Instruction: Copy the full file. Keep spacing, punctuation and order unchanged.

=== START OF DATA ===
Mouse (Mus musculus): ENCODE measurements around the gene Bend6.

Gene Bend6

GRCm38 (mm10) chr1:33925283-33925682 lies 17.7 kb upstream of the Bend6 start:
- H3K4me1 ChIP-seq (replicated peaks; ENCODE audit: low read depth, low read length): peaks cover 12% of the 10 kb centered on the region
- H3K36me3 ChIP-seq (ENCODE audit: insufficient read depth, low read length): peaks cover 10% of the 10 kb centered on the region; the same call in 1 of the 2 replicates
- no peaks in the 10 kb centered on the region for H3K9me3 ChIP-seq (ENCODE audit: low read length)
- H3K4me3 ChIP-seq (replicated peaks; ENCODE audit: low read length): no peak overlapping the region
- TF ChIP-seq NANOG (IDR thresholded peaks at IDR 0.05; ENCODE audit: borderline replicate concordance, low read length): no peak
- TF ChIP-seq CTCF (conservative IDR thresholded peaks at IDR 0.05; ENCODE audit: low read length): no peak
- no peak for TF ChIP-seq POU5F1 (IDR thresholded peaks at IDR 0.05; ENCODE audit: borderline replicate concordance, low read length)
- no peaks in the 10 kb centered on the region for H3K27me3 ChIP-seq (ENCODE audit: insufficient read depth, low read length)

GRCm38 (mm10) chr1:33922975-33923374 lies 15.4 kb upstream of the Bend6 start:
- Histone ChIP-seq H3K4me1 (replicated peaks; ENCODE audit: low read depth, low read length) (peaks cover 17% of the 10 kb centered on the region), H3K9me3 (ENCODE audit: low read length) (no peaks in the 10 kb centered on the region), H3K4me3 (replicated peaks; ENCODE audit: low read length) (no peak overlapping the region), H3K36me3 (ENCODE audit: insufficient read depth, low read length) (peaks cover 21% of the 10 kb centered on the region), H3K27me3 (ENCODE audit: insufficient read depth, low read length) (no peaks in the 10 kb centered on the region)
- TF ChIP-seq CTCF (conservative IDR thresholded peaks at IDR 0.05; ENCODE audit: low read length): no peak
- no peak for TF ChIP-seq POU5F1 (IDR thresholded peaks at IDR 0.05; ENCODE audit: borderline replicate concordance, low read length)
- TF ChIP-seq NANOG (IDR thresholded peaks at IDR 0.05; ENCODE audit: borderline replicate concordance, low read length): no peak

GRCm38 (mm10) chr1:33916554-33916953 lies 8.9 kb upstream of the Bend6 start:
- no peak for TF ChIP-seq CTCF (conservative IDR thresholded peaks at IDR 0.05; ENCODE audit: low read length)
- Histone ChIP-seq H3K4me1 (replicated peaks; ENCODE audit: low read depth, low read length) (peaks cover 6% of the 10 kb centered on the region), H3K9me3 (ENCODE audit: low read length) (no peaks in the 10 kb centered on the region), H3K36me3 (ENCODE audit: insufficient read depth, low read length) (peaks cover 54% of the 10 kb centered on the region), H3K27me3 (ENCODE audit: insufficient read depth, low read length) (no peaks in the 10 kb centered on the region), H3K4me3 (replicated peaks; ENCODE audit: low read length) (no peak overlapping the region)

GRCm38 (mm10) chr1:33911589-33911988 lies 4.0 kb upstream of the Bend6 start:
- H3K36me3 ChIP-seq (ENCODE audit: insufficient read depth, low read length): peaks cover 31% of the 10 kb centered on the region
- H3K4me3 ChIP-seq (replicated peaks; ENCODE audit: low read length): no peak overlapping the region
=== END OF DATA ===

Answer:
Mouse (Mus musculus): ENCODE measurements around the gene Bend6.

Gene Bend6

GRCm38 (mm10) chr1:33925283-33925682 lies 17.7 kb upstream of the Bend6 start:
- H3K4me1 ChIP-seq (replicated peaks; ENCODE audit: low read depth, low read length): peaks cover 12% of the 10 kb centered on the region
- H3K36me3 ChIP-seq (ENCODE audit: insufficient read depth, low read length): peaks cover 10% of the 10 kb centered on the region; the same call in 1 of the 2 replicates
- no peaks in the 10 kb centered on the region for H3K9me3 ChIP-seq (ENCODE audit: low read length)
- H3K4me3 ChIP-seq (replicated peaks; ENCODE audit: low read length): no peak overlapping the region
- TF ChIP-seq NANOG (IDR thresholded peaks at IDR 0.05; ENCODE audit: borderline replicate concordance, low read length): no peak
- TF ChIP-seq CTCF (conservative IDR thresholded peaks at IDR 0.05; ENCODE audit: low read length): no peak
- no peak for TF ChIP-seq POU5F1 (IDR thresholded peaks at IDR 0.05; ENCODE audit: borderline replicate concordance, low read length)
- no peaks in the 10 kb centered on the region for H3K27me3 ChIP-seq (ENCODE audit: insufficient read depth, low read length)

GRCm38 (mm10) chr1:33922975-33923374 lies 15.4 kb upstream of the Bend6 start:
- Histone ChIP-seq H3K4me1 (replicated peaks; ENCODE audit: low read depth, low read length) (peaks cover 17% of the 10 kb centered on the region), H3K9me3 (ENCODE audit: low read length) (no peaks in the 10 kb centered on the region), H3K4me3 (replicated peaks; ENCODE audit: low read length) (no peak overlapping the region), H3K36me3 (ENCODE audit: insufficient read depth, low read length) (peaks cover 21% of the 10 kb centered on the region), H3K27me3 (ENCODE audit: insufficient read depth, low read length) (no peaks in the 10 kb centered on the region)
- TF ChIP-seq CTCF (conservative IDR thresholded peaks at IDR 0.05; ENCODE audit: low read length): no peak
- no peak for TF ChIP-seq POU5F1 (IDR thresholded peaks at IDR 0.05; ENCODE audit: borderline replicate concordance, low read length)
- TF ChIP-seq NANOG (IDR thresholded peaks at IDR 0.05; ENCODE audit: borderline replicate concordance, low read length): no peak

GRCm38 (mm10) chr1:33916554-33916953 lies 8.9 kb upstream of the Bend6 start:
- no peak for TF ChIP-seq CTCF (conservative IDR thresholded peaks at IDR 0.05; ENCODE audit: low read length)
- Histone ChIP-seq H3K4me1 (replicated peaks; ENCODE audit: low read depth, low read length) (peaks cover 6% of the 10 kb centered on the region), H3K9me3 (ENCODE audit: low read length) (no peaks in the 10 kb centered on the region), H3K36me3 (ENCODE audit: insufficient read depth, low read length) (peaks cover 54% of the 10 kb centered on the region), H3K27me3 (ENCODE audit: insufficient read depth, low read length) (no peaks in the 10 kb centered on the region), H3K4me3 (replicated peaks; ENCODE audit: low read length) (no peak overlapping the region)

GRCm38 (mm10) chr1:33911589-33911988 lies 4.0 kb upstream of the Bend6 start:
- H3K36me3 ChIP-seq (ENCODE audit: insufficient read depth, low read length): peaks cover 31% of the 10 kb centered on the region
- H3K4me3 ChIP-seq (replicated peaks; ENCODE audit: low read length): no peak overlapping the region